Primary Structure Of Protein Essay

Introduction:
A human has thousands and thousands of different proteins, each with a specific structure and function. Along with their diverse functions, they vary in structure, each protein having its own unique three-dimensional shape. Proteins are polymers of amino acids joined together by peptide bonds. There are 20 different amino acids to make up all the different proteins on the earth. Each of the amino acids is composed of a central carbon bonded to a hydrogen, a carboxyl group, an amino acid group, and an R-group (Bowen, 2002). The R-group is what distinguishes one amino acid from another. All proteins share three levels of structure, known as primary, secondary, and tertiary structure. A fourth level, quaternary structure, exists when a protein consists of two of more polypeptide chains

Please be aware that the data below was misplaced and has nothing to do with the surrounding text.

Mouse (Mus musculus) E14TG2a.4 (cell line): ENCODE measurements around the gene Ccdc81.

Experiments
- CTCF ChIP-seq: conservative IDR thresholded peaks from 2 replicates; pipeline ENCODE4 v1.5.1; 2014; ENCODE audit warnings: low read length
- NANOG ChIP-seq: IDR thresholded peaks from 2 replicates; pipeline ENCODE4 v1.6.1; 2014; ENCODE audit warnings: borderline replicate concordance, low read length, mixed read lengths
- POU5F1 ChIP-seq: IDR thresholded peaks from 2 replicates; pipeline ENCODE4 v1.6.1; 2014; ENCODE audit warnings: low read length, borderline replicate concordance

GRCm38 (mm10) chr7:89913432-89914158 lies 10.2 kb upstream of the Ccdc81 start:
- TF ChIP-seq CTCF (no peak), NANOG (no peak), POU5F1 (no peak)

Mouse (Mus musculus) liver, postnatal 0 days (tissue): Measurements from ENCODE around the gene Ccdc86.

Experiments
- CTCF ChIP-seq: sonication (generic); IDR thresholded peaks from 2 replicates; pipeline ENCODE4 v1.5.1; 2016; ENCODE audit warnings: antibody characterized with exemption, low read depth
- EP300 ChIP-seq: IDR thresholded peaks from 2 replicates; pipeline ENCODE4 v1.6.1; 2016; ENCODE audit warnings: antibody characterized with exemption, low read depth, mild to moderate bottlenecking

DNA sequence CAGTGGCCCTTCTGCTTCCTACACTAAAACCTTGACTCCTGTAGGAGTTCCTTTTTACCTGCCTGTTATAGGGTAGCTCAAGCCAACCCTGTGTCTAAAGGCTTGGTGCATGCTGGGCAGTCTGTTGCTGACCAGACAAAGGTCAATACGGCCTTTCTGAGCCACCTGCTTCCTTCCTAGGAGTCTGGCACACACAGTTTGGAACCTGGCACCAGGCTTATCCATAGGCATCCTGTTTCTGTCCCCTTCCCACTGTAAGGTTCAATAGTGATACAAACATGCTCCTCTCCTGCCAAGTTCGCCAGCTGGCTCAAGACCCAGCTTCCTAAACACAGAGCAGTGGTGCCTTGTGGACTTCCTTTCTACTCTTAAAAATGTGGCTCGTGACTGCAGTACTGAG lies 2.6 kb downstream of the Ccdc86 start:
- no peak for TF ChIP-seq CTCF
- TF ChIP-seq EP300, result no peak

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59). The primary structures are the proteins sequence of amino acids. The amino acids are arranged in a linear arrangement. The secondary structures are the areas of coiling or folding within a protein. The coils or folds are results of hydrogen bonds between the repeating constituents of the polypeptide backbone. Two main types of secondary structure include the α helix, a coil held together by hydrogen bonding between every fourth amino acid and the β pleated sheet, two or more segments of the polypeptide chain lying side by side are connected by hydrogen bonds between parts of the two parallel segments of polypeptide backbone. The tertiary structure is the overall shape of a polypeptide resulting from interactions between the R-groups. Each unique shape of each protein gives it a specific function. The different structures are what mainly affects the protein’s shape. However, the protein’s structure also depends on the protein’s environment. If the pH, salt concentration, temperature, etc. is altered, the weak chemical bonds and interactions within protein may be destroyed, causing the protein to unravel and lose its shape (Urry, Cain , Wasserman, Minorsky,

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